this period, Rubicam brought John Orr Young to Ayer, a former colleague andaccount man at Armstrong.Young had entered advertising as a copywriter underClaude Hopkins at Loard and Thomas in Chicago after completing two years ofcollege.He had an expansive, gregarious personality and the two men and theirfamilies became close friends.
When Wayland Ayer died in 1922, advertising was still much same as it was whenRubicam entered the field in 1916: the era of super salesmanship, larger ads, andlarger circulations, and concentrated on "dominant space."Confined to print media,advertisers saw success in making bigger ads and running them in publications withthe largest circulations.However, Rubicam believed that what was said and how itwas said were more important than mere quantity.
Although Rubicam was a major factor in his agency's growing success and hadbeen given an overnight 50 percent raise to $12,000 a year, the agency passed overRubicam and named an older, better-connected, less able man as copy chief (Fox,1984).No one from the creative departments had ever been elevated to a partnershipat N.W. Ayer, because the agency apparently had not yet come to full recognition ofthe importance of art and copy.Rubicam decided to leave.In 1923, Rubicam and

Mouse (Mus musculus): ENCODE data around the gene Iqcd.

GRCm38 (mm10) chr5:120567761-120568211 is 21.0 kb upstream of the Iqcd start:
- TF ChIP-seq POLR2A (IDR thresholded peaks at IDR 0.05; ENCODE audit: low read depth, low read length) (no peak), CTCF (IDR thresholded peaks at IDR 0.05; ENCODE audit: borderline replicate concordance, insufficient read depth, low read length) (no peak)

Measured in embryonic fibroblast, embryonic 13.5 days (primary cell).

In the spring of 1923 Raymond Rubicam and John Orr Young decided to start theirown agency, Young & Rubicam in Philadelphia.Rubicam was 30 and Young was37. Young had his own philosophy of salesmanship: "I never felt that bird-of preyinstinct which has motivated some salesmanship to outstanding success.I tried tolet the prospect sell himself".With his own recognized creative ability,Rubicam gave more credit to the creative artist.His agency's advertising would putmore emphasis on skill and less on bulk.The partner agreed that at Y&R thecreative people and those who supported and made their work effective were to becredited as same as the account men.
Rubicam and John Orr Young founded Young & Rubicam with $5,000 and theirfirst account was Quick Tipper which sold devices for capping shoelaces.After thecontract, they conducted survey among shoeshiners, retailers, and consumers andfound that Quick Tipper should be renamed and repackaged.Rubicam came upwith a new name, Presto, the Instant Shoelace Maker.Six months
location, Rubicam invested profits into expansion, hiring an extra copy talent and aleading art director.He also invited a merchandising expert, Samuel Cher of theNew York American, to join the organization to head his own group of specialists.